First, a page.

Fried Green Tomatoes: Best You’ll Ever Find
The secret’s in the sauce...
© Universal Pictures
Fried Green Tomatoes is a classic film based off of the incredible novel by Fannie Flagg. Though it might seem an odd choice as a lesbian film, there are nuances that cannot be ignored. In fact, in 2008, it was reported on afterellen.com that Fannie Flagg, Mary Stuart Masterson, and Mary-Louise Parker all advocated for the film to depict the lesbian relationship between Idgie and Ruth that was written in the book. Unfortunately, Jon Avnet (the director), along with all of the producers, decided against it. Avnet has said that the food fight scene is the one truly “intimate” scene, and is an analogy for their romance.
Fried Green Tomatoes at the Whistlestop Café is a novel that tackles many issues, including the complex relationship between Idgie Threadgoode and Ruth Jamison. In the film, Mary Stuart Masterson, and Mary-Louise Parker bring these women, and their complex relationship, to life. Kathy Bates, Gailard Sartain, and Jessica Tandy provide the framing story, the story telling of the lives of Idgie and Ruth, and they also provide the comic relief. Everyone in this cast is simply perfect.
This movie really focuses on the strength and depth of Idgie and Ruth. Though they are young southern women, they both have an indomitable spirit. Their bond is strong from the beginning. They are anything but weak. They fight the world, they fight prejudice. They even fight each other. In the end, they are stronger together, and nothing will ever change that.
Idgie is clearly in love with Ruth from the beginning. Though the lesbianism is severely downplayed, it is still undeniable. When Ruth goes and marries Frank Bennett, Idgie is devastated. It breaks her heart – and her soul. In a fateful twist, Ruth suffers at his hands, and Idgie rescues her. From that moment on, their devotion to each other is never tested again.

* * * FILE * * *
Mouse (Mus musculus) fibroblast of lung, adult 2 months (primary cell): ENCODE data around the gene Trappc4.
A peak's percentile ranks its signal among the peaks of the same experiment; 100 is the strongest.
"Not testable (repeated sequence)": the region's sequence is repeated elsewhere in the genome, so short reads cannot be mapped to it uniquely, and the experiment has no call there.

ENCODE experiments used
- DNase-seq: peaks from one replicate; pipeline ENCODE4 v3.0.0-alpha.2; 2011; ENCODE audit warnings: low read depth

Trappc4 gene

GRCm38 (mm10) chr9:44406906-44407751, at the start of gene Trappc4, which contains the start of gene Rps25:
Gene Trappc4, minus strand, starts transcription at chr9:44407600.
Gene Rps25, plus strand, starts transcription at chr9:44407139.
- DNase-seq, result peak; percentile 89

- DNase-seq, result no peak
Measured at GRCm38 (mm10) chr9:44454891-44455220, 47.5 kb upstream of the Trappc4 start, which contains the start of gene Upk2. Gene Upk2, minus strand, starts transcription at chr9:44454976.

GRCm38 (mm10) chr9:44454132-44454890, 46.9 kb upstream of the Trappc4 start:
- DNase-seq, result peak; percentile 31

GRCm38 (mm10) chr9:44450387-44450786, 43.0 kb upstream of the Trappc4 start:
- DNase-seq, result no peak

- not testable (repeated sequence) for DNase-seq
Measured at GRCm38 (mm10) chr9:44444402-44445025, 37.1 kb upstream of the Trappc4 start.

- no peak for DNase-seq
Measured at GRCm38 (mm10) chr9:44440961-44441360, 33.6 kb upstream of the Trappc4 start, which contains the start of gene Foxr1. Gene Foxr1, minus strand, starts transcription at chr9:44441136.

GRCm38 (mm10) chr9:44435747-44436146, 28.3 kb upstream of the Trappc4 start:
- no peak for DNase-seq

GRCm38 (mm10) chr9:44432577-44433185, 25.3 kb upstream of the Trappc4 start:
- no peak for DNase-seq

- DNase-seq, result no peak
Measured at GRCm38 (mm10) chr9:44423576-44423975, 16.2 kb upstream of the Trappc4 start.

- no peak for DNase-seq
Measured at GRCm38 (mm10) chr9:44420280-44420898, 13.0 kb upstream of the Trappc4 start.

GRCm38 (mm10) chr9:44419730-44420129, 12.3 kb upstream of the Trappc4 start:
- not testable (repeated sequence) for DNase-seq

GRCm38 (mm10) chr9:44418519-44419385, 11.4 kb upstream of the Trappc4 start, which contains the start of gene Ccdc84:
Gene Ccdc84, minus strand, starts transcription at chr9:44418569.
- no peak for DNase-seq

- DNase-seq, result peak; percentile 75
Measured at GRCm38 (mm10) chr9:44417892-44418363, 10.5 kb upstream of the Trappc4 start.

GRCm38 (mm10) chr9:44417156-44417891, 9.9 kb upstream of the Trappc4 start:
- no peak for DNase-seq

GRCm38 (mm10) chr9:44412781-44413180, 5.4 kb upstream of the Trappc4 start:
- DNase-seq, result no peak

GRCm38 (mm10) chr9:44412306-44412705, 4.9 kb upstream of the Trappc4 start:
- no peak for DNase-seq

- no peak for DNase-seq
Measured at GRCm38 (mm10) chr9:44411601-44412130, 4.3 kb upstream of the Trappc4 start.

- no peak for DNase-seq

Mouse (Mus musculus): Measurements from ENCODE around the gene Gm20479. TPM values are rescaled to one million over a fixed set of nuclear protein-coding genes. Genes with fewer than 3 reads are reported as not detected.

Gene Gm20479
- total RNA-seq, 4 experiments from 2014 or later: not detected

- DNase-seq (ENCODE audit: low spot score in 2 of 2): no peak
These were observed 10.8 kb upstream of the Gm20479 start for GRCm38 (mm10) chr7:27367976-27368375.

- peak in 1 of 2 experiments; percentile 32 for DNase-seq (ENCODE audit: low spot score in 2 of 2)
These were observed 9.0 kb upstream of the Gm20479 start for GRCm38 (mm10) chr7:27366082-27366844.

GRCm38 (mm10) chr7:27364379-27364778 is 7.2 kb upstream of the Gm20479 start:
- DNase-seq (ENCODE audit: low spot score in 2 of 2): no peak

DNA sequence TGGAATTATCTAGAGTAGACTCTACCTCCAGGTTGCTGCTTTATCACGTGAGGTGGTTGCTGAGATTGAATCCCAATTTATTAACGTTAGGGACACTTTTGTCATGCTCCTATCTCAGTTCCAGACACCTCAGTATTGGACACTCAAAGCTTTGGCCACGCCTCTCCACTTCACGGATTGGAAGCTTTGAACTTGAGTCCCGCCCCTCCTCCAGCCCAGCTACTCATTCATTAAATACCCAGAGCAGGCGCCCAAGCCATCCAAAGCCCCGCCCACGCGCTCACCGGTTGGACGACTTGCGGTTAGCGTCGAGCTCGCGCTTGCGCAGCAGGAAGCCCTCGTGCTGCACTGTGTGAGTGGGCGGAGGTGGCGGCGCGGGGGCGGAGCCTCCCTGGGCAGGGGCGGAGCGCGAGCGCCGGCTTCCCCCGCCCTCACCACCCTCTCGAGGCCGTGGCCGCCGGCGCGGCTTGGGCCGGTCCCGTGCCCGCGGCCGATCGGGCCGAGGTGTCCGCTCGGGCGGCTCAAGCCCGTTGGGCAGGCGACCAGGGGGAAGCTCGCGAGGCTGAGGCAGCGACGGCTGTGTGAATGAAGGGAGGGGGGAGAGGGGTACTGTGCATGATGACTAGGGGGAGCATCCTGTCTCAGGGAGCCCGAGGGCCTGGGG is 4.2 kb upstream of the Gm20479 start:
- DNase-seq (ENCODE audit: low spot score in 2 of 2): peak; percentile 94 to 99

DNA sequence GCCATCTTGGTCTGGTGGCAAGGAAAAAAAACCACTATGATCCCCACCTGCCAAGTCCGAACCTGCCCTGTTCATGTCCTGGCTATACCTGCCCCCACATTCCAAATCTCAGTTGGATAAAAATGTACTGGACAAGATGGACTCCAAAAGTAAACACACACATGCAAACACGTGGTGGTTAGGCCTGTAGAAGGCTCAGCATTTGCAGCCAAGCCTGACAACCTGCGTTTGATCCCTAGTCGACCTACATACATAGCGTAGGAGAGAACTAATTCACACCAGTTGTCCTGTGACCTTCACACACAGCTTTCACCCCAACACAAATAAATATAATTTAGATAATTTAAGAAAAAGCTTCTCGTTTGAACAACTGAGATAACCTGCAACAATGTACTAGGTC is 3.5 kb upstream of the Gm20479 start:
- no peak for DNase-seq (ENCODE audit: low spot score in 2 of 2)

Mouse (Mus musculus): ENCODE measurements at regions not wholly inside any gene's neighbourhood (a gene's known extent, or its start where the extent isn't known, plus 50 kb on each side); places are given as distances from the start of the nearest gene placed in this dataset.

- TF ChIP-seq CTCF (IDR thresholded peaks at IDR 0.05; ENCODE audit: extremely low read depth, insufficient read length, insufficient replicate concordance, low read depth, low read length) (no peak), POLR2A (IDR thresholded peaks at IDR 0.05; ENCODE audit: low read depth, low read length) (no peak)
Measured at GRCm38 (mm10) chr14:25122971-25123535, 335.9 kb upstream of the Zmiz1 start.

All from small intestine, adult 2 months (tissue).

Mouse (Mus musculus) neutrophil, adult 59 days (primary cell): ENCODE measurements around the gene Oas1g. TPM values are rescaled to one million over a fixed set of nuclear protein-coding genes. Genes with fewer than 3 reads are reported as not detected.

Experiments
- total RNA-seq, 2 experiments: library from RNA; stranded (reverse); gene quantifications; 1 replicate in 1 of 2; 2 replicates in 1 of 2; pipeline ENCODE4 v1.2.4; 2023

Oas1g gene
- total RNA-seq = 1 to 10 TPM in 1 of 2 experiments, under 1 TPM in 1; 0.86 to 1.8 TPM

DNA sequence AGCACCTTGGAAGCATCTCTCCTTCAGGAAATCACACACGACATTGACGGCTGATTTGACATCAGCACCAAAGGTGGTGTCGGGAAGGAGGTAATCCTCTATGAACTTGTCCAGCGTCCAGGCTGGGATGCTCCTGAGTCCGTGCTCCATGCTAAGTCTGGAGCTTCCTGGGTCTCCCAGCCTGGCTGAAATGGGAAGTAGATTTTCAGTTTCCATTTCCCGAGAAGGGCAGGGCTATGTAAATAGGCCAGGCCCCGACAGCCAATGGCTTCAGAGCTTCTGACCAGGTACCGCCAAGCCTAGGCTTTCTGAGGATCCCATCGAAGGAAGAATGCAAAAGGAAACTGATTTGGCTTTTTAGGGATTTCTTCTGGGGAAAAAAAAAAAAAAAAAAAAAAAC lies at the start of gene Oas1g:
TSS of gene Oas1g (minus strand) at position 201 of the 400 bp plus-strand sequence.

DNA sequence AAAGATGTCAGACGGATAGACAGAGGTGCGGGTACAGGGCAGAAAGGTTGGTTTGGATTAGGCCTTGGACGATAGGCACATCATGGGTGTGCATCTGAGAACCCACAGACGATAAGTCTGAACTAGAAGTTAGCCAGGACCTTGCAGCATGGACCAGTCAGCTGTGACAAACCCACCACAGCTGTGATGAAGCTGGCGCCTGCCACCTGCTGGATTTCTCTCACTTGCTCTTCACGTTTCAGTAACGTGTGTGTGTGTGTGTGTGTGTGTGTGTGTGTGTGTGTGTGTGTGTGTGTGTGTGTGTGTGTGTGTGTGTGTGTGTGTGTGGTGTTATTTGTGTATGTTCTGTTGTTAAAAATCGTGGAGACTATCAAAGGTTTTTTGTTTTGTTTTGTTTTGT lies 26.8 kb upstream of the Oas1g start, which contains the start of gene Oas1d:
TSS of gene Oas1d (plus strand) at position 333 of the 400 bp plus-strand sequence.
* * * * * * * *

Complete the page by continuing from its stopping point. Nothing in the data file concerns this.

In fact, the women resume a life and a love that is both atypical and amazing. They open the Whistlestop Café. Through that venture, their bonds, as well as their outside friendships solidify even more. They become a family.
Just when life seems to be going well, abusive husband Frank Bennett returns. He attempts to kidnap his and Ruth’s son. Unfortunately for him, she is very well protected by her new family.
Once again, life slowly returns to its usual routine, though an investigator from Georgia appears, and begins to poke and prod around, trying to locate the missing Frank Bennett. Frank’s car is found at the bottom of the lake, but his body is never recovered.
A trial hearing begins. During this trial, Ruth confesses her love to Idgie publically. It is one of the most profound moments in the entire film. The case is eventually dismissed when the local pastor gives an alibi that the women were at a revival when Frank Bennett went missing.
The two women remain inseparable until Ruth succumbs to cancer.
Fried Green Tomatoes is a prolific movie that challenges notions of race and bigotry, prejudices against the homeless and those in great need, and the definition of love. The cast is completely perfect. Though the movie does not depict the relationship between Idgie and Ruth in nearly as much detail as the book, it is still a classic lesbian film.